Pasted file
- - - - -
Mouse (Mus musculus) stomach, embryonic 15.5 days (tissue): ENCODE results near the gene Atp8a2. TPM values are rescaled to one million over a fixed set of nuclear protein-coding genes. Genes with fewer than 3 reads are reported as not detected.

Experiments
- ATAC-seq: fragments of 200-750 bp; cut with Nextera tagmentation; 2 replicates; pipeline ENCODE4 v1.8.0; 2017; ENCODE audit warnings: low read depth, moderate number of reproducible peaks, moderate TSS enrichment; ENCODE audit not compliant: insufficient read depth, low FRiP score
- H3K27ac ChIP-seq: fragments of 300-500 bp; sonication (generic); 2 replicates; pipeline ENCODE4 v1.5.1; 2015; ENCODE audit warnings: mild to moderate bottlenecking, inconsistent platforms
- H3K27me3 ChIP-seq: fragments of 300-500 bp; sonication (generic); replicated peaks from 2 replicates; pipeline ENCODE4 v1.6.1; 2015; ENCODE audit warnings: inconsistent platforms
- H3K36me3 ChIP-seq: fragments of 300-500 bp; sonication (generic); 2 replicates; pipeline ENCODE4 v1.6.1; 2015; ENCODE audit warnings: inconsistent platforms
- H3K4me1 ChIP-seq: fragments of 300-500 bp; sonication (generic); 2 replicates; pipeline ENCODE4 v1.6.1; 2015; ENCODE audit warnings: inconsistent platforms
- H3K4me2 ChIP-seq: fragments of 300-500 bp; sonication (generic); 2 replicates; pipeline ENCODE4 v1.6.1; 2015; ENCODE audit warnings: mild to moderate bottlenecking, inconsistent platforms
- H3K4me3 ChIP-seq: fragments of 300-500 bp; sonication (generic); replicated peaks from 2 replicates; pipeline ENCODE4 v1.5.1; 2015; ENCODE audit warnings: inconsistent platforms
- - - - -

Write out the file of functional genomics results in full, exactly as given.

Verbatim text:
Mouse (Mus musculus) stomach, embryonic 15.5 days (tissue): ENCODE results near the gene Atp8a2. TPM values are rescaled to one million over a fixed set of nuclear protein-coding genes. Genes with fewer than 3 reads are reported as not detected.

Experiments
- ATAC-seq: fragments of 200-750 bp; cut with Nextera tagmentation; 2 replicates; pipeline ENCODE4 v1.8.0; 2017; ENCODE audit warnings: low read depth, moderate number of reproducible peaks, moderate TSS enrichment; ENCODE audit not compliant: insufficient read depth, low FRiP score
- H3K27ac ChIP-seq: fragments of 300-500 bp; sonication (generic); 2 replicates; pipeline ENCODE4 v1.5.1; 2015; ENCODE audit warnings: mild to moderate bottlenecking, inconsistent platforms
- H3K27me3 ChIP-seq: fragments of 300-500 bp; sonication (generic); replicated peaks from 2 replicates; pipeline ENCODE4 v1.6.1; 2015; ENCODE audit warnings: inconsistent platforms
- H3K36me3 ChIP-seq: fragments of 300-500 bp; sonication (generic); 2 replicates; pipeline ENCODE4 v1.6.1; 2015; ENCODE audit warnings: inconsistent platforms
- H3K4me1 ChIP-seq: fragments of 300-500 bp; sonication (generic); 2 replicates; pipeline ENCODE4 v1.6.1; 2015; ENCODE audit warnings: inconsistent platforms
- H3K4me2 ChIP-seq: fragments of 300-500 bp; sonication (generic); 2 replicates; pipeline ENCODE4 v1.6.1; 2015; ENCODE audit warnings: mild to moderate bottlenecking, inconsistent platforms
- H3K4me3 ChIP-seq: fragments of 300-500 bp; sonication (generic); replicated peaks from 2 replicates; pipeline ENCODE4 v1.5.1; 2015; ENCODE audit warnings: inconsistent platforms